There seems to be an organized effort to thwart RE. I know quite a few conservatives who don’t agree with this position. Renewable energy is the cleanest way to make energy there is. Fossil fuels are the dirtiest with health degradation to a portion of our population. Then we have talked about AGW before. Somehow that is not very well recognized amongst conservatives. But then which party recieves the most contributions from the fossil fuel companies? For the ssake of health, national security, climate, economy, we should start by reducing oil dramitcally to make our nation sound. Oil knows this and doesn’t like it. THerefore attack the one that will take away their market share.


    As conservative lobbyist Grover Norquist wrote in a recent Politico op-ed:

    Renewable energy standards, by design, are intended to drive up energy costs—requiring utilities to use more expensive and often less reliable sources of energy. Not surprisingly, such laws have hit ratepayers hard. States that have a binding [renewable energy standard] now have electricity costs that are 39 percent higher than states that don’t have a binding [standard].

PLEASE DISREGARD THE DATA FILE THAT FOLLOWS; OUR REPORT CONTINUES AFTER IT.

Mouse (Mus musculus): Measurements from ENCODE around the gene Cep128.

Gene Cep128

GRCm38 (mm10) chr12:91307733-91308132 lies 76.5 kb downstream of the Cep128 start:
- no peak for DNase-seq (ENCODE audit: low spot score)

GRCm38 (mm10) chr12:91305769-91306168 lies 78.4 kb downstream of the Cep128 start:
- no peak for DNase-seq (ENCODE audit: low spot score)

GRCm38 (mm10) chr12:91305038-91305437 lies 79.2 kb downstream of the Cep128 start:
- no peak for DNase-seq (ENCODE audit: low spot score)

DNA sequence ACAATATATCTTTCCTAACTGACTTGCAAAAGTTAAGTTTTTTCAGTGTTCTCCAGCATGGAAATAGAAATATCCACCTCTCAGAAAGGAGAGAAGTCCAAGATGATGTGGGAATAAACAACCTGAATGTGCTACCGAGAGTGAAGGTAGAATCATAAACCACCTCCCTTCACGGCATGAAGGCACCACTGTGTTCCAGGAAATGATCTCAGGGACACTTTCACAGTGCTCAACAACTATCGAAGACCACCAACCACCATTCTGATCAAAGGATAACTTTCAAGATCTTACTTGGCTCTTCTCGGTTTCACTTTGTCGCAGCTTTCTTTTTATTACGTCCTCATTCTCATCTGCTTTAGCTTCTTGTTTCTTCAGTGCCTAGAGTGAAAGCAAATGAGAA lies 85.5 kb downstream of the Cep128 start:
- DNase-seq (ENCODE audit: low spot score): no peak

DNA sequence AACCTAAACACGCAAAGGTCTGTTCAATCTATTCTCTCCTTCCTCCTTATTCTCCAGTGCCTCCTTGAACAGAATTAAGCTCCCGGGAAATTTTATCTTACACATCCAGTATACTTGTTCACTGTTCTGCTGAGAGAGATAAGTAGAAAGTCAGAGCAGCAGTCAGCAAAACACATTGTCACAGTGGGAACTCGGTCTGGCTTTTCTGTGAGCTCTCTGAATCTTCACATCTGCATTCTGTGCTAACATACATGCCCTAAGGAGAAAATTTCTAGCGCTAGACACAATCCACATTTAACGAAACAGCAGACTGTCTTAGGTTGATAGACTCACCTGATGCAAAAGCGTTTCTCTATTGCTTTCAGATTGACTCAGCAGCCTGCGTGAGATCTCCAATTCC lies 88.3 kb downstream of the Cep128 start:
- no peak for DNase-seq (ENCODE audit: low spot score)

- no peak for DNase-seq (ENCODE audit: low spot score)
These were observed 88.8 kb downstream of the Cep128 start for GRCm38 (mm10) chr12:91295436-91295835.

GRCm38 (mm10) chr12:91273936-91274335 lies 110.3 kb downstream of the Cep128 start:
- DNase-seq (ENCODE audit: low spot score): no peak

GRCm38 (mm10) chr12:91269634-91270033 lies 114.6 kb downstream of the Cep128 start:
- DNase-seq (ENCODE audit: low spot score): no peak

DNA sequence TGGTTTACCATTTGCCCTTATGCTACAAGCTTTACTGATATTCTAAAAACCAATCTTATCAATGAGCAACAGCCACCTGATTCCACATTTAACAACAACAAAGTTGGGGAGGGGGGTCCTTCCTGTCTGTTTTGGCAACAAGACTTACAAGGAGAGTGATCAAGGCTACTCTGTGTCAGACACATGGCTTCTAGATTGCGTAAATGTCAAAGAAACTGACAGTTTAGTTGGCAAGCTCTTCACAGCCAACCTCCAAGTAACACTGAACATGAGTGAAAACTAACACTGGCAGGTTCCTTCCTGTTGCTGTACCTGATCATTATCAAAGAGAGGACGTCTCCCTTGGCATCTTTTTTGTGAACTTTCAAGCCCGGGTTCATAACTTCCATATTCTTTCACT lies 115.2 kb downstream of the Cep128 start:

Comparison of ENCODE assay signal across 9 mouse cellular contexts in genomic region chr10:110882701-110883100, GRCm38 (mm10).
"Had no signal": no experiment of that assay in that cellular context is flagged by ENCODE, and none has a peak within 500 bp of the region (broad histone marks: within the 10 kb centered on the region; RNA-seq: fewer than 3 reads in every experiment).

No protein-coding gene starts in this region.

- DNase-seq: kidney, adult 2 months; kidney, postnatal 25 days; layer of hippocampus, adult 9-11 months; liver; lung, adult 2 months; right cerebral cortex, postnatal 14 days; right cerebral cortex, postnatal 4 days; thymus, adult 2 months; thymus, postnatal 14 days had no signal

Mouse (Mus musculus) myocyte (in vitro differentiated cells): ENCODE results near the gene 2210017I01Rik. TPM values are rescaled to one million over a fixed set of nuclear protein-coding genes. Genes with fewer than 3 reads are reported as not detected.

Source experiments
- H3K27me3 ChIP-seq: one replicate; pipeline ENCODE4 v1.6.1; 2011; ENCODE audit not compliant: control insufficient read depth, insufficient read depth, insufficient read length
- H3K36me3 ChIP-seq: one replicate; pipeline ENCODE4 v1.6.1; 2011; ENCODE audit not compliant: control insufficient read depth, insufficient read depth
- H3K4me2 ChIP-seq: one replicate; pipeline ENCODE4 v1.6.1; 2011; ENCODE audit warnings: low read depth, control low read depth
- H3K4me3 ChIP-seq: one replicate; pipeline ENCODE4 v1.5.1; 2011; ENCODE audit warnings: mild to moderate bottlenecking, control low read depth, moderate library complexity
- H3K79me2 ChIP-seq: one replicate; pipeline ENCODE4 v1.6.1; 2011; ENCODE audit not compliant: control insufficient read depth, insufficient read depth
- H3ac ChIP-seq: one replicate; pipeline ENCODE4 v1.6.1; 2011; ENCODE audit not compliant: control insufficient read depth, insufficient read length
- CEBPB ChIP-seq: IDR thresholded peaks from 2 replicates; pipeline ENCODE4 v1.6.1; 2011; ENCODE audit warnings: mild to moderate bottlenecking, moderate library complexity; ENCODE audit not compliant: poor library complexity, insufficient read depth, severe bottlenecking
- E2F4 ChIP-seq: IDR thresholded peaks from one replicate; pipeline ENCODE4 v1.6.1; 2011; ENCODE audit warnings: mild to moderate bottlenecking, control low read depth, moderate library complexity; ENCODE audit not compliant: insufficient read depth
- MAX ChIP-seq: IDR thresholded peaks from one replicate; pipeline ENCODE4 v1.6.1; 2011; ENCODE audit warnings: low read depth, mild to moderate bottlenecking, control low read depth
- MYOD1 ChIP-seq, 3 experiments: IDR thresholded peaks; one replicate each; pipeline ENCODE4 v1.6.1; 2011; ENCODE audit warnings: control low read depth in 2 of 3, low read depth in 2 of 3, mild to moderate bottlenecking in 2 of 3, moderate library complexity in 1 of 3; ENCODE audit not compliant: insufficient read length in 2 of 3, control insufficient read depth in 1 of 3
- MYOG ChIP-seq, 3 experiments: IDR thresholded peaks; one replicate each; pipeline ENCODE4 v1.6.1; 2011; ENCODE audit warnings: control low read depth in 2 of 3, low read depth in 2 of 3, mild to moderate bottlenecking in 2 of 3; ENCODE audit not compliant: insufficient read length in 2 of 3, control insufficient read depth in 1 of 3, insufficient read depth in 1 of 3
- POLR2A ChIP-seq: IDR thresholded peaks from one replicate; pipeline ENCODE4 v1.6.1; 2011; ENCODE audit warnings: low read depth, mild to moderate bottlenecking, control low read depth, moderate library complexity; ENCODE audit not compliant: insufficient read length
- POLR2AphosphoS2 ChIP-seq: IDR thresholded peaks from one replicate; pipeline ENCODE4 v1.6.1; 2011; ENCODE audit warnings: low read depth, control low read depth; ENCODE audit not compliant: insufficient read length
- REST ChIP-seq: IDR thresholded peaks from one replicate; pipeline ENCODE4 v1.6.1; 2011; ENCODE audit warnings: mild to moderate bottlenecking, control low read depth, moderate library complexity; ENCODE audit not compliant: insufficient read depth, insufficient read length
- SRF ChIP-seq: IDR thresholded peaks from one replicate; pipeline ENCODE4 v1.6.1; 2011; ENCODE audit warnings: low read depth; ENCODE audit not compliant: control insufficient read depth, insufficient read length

And Robert Bryce of the conservative Manhattan Institute adds:

    There is growing evidence that the costs may be too high—that the price tag for purchasing renewable energy, and for building new transmission lines to deliver it, may not only outweigh any environmental benefits but may also be detrimental to the economy, costing jobs rather than adding them.
    Fortunately for consumers in the 29 states with renewable energy standards, these critics are wrong. There are no data showing that these standards cause electricity rates to skyrocket.